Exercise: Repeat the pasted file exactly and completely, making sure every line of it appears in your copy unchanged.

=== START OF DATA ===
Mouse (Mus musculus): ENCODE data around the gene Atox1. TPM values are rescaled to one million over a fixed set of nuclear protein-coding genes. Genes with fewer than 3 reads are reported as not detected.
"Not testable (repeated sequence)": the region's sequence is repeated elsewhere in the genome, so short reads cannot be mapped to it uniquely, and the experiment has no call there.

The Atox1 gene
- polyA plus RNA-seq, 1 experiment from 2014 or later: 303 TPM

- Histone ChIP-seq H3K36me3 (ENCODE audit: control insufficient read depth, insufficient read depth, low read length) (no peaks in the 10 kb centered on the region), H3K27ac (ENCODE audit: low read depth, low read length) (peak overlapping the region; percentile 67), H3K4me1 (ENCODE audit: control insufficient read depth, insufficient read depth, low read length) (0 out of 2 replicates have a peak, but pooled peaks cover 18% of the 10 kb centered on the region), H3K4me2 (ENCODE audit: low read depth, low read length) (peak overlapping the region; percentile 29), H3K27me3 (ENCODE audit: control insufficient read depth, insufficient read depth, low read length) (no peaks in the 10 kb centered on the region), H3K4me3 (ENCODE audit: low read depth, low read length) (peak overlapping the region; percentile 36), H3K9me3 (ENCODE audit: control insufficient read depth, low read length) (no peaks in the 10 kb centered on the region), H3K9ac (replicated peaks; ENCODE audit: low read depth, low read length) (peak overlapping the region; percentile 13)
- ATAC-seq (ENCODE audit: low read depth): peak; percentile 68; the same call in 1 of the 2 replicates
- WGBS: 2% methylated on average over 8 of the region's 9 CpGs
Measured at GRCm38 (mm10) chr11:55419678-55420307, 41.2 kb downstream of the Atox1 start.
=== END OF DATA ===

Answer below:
Mouse (Mus musculus): ENCODE data around the gene Atox1. TPM values are rescaled to one million over a fixed set of nuclear protein-coding genes. Genes with fewer than 3 reads are reported as not detected.
"Not testable (repeated sequence)": the region's sequence is repeated elsewhere in the genome, so short reads cannot be mapped to it uniquely, and the experiment has no call there.

The Atox1 gene
- polyA plus RNA-seq, 1 experiment from 2014 or later: 303 TPM

- Histone ChIP-seq H3K36me3 (ENCODE audit: control insufficient read depth, insufficient read depth, low read length) (no peaks in the 10 kb centered on the region), H3K27ac (ENCODE audit: low read depth, low read length) (peak overlapping the region; percentile 67), H3K4me1 (ENCODE audit: control insufficient read depth, insufficient read depth, low read length) (0 out of 2 replicates have a peak, but pooled peaks cover 18% of the 10 kb centered on the region), H3K4me2 (ENCODE audit: low read depth, low read length) (peak overlapping the region; percentile 29), H3K27me3 (ENCODE audit: control insufficient read depth, insufficient read depth, low read length) (no peaks in the 10 kb centered on the region), H3K4me3 (ENCODE audit: low read depth, low read length) (peak overlapping the region; percentile 36), H3K9me3 (ENCODE audit: control insufficient read depth, low read length) (no peaks in the 10 kb centered on the region), H3K9ac (replicated peaks; ENCODE audit: low read depth, low read length) (peak overlapping the region; percentile 13)
- ATAC-seq (ENCODE audit: low read depth): peak; percentile 68; the same call in 1 of the 2 replicates
- WGBS: 2% methylated on average over 8 of the region's 9 CpGs
Measured at GRCm38 (mm10) chr11:55419678-55420307, 41.2 kb downstream of the Atox1 start.